RObert Fitzstephans was the first who taught and shewed the waie to the earle, the earle to the king, and the king to his sonne. Great praise-worthie was he that gaue the first aduenture, and much was he to be commended who next followed and increased the same: but aboue all others he deserued best, who fulfilled, absolued, and ended the same. And here is to be noted, that albeit both Fitzstephans and the earle did helpe Dermon Mac Morogh to recouer his countrie of Leinster, as also defended and kept the same from robbers, théeues, & enimies: yet they did it in diuerse respects. The one in respect of his faith and promise, the other for loue of Eua, & of the (1) inheritance, which by hir should grow and come vnto him. But as concern|ing the intruding vpon Waterford, and the con|quests of sundrie territories as well in Desmond as in Meth, I can not excuse them. The earle, who in right of his wife was lord of Leinster, the fist part or portion of Ireland, surrendred and yéelded vp all his right and title there vnto the king himselfe, and tooke it againe to hold of him. The like also did all the princes of the land. Whereby as also by other old and ancient records it is apparant, that the English na|tion entred not into this land by wrong and iniurie, (as some men suppose and dreame) but vpon a good ground, right, and title.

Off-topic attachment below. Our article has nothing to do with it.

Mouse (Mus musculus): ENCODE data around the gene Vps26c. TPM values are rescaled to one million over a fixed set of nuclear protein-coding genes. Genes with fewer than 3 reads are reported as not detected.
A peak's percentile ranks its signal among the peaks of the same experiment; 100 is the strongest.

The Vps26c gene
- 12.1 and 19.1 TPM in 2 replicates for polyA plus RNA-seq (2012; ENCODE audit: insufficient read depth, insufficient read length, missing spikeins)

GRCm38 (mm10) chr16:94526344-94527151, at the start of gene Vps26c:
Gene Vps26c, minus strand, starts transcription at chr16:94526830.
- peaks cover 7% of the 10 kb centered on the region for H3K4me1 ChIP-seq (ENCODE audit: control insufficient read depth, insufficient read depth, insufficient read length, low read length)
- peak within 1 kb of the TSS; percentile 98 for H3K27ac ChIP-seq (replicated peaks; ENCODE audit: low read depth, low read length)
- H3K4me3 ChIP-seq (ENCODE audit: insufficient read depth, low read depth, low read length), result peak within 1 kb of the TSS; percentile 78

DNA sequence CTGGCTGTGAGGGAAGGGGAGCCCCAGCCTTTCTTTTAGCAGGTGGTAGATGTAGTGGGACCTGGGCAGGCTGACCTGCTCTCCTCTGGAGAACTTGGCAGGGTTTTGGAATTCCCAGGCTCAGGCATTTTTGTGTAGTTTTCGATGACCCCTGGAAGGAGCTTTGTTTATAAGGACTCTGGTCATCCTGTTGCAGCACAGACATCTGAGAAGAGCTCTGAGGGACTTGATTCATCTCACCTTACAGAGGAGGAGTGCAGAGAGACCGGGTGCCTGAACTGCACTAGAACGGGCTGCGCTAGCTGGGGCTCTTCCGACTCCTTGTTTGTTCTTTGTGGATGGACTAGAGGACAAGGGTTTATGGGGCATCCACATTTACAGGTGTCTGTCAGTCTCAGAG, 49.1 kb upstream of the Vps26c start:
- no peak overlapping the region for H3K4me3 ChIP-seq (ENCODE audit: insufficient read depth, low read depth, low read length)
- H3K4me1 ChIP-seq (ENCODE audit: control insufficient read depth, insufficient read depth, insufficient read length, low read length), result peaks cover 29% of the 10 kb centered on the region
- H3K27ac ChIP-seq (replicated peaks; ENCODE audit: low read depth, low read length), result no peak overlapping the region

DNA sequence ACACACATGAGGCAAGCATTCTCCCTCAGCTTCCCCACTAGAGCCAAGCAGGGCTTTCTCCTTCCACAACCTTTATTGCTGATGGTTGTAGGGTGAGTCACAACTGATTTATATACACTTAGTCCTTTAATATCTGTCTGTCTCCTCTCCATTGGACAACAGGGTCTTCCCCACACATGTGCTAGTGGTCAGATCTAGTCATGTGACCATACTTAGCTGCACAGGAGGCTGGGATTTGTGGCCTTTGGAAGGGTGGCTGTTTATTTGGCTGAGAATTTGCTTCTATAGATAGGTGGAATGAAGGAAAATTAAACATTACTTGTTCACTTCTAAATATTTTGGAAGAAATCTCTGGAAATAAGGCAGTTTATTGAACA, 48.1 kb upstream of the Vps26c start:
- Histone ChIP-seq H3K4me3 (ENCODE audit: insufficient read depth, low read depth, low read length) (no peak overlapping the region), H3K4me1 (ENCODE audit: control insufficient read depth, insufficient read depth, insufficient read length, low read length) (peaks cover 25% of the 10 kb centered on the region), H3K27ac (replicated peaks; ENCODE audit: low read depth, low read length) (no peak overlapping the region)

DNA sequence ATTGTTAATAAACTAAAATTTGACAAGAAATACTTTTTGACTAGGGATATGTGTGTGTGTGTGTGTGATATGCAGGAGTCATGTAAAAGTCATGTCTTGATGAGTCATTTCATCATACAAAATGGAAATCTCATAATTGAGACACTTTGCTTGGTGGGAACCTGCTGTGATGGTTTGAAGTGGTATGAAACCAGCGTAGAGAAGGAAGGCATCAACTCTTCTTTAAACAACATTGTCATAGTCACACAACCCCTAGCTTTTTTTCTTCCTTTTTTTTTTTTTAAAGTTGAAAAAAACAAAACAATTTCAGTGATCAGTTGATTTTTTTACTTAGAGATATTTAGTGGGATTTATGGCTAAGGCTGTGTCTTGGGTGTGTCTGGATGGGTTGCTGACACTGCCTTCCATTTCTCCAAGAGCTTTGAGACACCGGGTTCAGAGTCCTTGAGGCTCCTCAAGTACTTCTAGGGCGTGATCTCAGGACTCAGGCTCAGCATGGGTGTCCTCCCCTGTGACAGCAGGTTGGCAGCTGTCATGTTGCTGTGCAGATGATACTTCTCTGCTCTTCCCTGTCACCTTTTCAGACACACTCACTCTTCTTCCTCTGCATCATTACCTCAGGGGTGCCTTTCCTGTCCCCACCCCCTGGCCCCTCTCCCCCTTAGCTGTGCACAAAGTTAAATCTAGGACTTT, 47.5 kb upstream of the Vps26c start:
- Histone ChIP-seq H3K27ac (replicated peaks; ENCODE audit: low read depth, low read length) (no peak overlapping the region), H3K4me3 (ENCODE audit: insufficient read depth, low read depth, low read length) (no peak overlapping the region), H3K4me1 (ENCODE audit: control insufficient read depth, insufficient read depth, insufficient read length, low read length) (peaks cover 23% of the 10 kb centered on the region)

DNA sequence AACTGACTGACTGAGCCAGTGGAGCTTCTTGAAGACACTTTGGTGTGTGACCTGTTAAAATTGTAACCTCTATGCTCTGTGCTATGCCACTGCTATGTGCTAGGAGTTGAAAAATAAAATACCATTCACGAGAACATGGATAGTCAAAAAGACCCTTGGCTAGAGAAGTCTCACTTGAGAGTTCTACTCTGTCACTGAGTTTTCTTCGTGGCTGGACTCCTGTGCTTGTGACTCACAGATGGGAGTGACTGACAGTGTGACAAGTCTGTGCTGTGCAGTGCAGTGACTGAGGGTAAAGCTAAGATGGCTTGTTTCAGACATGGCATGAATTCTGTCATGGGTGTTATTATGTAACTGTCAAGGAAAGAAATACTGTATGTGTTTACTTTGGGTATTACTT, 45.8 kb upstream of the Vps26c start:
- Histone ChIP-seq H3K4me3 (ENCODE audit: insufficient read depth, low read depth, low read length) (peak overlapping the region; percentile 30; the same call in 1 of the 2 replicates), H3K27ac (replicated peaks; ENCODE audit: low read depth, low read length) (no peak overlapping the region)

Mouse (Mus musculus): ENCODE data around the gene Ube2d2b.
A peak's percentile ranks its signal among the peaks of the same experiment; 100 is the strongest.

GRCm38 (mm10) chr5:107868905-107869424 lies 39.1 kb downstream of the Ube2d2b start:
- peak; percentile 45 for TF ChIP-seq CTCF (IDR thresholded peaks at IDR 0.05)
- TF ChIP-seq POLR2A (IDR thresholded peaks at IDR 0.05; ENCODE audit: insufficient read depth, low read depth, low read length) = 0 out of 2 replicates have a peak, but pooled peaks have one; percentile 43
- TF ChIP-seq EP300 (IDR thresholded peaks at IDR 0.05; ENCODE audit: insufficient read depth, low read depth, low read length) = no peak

(1) The course of this historie in the beginning dooth plainelie declare, how that Dermon after his departure from the king came to the citie of Bris|tow, and there hauing conference with Richard Strangbow erle of Chepstow, did offer vnto him his onelie daughter and heire in marriage, with the in|heritance of all Leinster: conditionallie that he would passe ouer into Ireland, and to helpe him to recouer his land, which conditions were accepted and afterwards performed. Afterwards he lieng at saint Dauids for passage, there he met with Robert Fitz|stephans, & did condition with him, that if he would passe ouer into Ireland to helpe him, he would giue him the towne of Wexford with certeine cantreds therevnto adioining, which conditions were then ac|cepted and afterwards performed. Thus it appeareth that the one for loue of the gentlewoman, and the o|ther in respect of his promise did passe ouer into that land and realme.